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A Call for Civility and Rationality in Environmental Discourse from the Nature Conservancy

Mark Tercek
Earlier this month, UK-based environmental activist Mark Lynas kicked off something of a firestorm when he gave a speech where he apologized for his previous opposition to genetically-modified foods (GMO). It isn't his first high-profile conversion, as I'm sure many of our readers recall how Lynas changed his mind about nuclear energy.

While NEI obviously doesn't have a position on the GMO issue, we couldn't help but notice that the row stoked by the Lynas speech helped elicit a very level-headed blog post from Nature Conservancy President and CEO Mark Tercek calling for civility and rationality in environmental debates.

You can find the post at the Nature Conservancy's blog,  Cool Green Science:
Since I have become CEO of The Nature Conservancy I have learned that it is our passion and the passion of our supporters that make us effective. But sometimes that passion can be our undoing. So many of us, and others who are not associated with The Nature Conservancy or conservation want the same thing—we want healthy lands, water and air, and we want wild places in which we can find inspiration. But we come to this vision of what we want with different values and beliefs.

[...]

Lynas’s talk and website were swamped with some embarrassingly vitriolic and harsh criticism—because he opened a debate. That should never be the case. We are all stronger if we embrace science even when it surprises us by overturning some of our beliefs, and we are all stronger if we respect one another’s views.

The tone of Lynas’s speech is as important as its content. He is not picking fights or making attacks; instead, he lays out his thinking and the evidence on which it is based. This is a key lesson for the environmental community. Of course we want passionate debate and discussion about different strategies; this can only move us forward. We do not seek nor could ever achieve lock-step agreement, but when the debate loses all connection to science then the environmental movement suffers badly in the long run.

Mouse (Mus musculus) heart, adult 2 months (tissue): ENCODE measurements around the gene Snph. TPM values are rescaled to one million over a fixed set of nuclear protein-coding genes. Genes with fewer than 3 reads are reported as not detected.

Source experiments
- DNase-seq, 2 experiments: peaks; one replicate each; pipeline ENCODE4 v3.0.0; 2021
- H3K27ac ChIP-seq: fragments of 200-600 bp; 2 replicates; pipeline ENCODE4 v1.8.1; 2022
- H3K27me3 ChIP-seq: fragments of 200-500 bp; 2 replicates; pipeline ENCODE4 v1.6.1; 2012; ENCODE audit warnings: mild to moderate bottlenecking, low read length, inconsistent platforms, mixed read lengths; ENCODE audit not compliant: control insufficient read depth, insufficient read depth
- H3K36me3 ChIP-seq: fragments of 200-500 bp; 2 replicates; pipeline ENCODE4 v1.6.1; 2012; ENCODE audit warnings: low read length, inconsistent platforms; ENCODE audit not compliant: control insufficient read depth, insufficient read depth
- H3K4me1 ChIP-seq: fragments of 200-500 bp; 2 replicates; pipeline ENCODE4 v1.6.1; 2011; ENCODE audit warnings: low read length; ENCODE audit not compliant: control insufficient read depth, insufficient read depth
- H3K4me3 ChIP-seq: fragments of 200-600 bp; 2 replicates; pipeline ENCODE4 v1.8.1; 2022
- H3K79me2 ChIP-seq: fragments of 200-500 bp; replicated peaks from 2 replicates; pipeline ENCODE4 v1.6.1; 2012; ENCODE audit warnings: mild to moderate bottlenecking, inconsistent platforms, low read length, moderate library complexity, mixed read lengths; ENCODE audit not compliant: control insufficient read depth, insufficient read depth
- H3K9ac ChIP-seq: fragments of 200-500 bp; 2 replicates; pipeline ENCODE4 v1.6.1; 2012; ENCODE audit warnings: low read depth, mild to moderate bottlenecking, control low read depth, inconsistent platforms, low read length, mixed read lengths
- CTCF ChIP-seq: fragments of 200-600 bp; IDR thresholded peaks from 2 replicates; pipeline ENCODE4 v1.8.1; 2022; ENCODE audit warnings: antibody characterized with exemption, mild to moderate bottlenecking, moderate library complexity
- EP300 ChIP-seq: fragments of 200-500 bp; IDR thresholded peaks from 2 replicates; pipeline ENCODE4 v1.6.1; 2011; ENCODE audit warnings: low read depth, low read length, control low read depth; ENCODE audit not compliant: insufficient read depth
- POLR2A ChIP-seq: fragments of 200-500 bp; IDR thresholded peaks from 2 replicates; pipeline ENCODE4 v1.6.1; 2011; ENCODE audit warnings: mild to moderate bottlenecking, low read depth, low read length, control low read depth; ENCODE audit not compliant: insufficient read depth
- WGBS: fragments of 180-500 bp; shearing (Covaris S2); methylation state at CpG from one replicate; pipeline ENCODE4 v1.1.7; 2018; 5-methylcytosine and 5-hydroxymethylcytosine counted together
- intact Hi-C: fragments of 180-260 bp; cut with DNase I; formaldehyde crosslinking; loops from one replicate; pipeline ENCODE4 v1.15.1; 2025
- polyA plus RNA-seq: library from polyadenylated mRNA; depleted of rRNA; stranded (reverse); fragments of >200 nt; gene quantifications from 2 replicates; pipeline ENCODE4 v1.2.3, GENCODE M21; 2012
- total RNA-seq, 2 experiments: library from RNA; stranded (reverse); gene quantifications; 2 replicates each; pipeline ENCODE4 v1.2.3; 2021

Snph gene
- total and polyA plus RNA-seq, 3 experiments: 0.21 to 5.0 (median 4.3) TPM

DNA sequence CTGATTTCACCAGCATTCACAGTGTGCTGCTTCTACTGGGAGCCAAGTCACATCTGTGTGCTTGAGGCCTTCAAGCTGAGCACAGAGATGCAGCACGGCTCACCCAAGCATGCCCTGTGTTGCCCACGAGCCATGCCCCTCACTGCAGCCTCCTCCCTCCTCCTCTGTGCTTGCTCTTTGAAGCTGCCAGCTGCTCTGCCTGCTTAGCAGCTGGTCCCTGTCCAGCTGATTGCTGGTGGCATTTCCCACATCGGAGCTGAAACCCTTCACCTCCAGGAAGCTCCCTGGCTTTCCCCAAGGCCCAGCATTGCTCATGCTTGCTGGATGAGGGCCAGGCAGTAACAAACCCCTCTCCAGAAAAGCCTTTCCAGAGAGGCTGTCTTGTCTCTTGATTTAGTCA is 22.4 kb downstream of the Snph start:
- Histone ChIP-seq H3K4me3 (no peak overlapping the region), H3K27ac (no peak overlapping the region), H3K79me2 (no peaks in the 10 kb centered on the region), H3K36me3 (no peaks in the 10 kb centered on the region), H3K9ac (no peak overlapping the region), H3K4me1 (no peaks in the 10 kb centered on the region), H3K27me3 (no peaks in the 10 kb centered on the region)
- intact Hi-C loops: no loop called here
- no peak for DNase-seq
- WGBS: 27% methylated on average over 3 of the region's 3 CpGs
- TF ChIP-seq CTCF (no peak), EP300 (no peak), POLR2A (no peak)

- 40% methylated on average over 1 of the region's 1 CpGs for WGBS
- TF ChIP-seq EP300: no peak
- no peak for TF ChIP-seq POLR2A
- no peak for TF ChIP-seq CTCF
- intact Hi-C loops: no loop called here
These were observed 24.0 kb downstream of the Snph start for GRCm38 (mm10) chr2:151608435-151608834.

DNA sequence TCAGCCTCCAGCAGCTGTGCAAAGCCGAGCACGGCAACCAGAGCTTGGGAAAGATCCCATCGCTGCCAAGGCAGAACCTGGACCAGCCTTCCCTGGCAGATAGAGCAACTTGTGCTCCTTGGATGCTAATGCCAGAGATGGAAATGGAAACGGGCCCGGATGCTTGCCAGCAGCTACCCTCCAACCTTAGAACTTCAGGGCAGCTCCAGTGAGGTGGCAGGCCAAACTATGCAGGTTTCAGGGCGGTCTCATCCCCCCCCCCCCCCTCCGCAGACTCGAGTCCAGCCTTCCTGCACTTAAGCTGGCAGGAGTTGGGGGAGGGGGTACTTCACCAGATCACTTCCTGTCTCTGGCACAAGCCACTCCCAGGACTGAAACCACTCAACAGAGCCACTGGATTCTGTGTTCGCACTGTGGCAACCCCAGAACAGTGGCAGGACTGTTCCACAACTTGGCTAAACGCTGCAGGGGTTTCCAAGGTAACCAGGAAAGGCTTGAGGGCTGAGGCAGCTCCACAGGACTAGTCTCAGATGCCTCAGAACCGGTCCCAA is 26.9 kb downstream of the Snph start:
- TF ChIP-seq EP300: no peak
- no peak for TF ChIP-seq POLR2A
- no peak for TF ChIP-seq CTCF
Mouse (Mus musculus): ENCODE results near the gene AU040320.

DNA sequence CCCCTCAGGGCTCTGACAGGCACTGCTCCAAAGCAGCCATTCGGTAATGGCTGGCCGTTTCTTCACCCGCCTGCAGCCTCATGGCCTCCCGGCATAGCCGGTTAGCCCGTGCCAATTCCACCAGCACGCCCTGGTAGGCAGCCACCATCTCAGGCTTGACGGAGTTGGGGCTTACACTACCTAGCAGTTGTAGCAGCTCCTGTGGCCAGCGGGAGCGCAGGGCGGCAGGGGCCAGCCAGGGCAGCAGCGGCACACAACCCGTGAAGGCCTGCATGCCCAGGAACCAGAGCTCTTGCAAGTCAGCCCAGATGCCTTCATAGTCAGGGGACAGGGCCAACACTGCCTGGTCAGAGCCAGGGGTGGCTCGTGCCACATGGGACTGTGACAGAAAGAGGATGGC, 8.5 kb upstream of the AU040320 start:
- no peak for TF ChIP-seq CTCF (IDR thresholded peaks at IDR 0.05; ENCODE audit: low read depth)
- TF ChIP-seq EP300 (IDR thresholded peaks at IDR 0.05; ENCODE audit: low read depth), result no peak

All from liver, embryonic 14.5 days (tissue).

If that argument sounds familiar, you're right. Earlier this week, I shared the news that Dr. Patrick Moore, the co-chair of the CASEnergy Coalition and one of the founders of Greenpeace, was stepping down in order to enjoy a well-earned retirement.

Like Lynas, Dr. Moore was once a die-hard opponent of nuclear energy, but eventually changed his mind when he took a closer look at the science - a process that he described in the following video that was released earlier this week in conjunction with his retirement announcement:


Back in 2009, the Nature Conservancy published a study that concluded that nuclear energy had the smallest footprint of all forms of energy generation. And just as Lynas kicked up a fuss earlier this month with his speech, that study also generated some blow back for the Nature Conservancy, so much so, that they felt the need to tell the press that their study shouldn't be taken as a signal that the organization was endorsing nuclear energy.

Here's more from the Nature Conservancy's Rob McDonald:
On this one metric, nuclear power does have a small spatial footprint, as do several other technologies such as geothermal ... Since our report didn’t consider all those different types of impacts, it shouldn’t be taken as a comment on the overall wisdom of increased nuclear power. That would take another and more thorough, report.
Here's a suggestion: maybe it's time for that new report -- no matter where the science might lead.

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It's all around us. You can't feel it. Smell it. Or taste it.
But it's there all the same. And if you look close enough, you can see all the amazing and wondrous things it does.
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And all the high-tech things we love.
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This invisible force creates jobs out of thin air.
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And stays on no matter what Mother Nature throws at it.
This invisible force takes us to the outer reaches of outer space.
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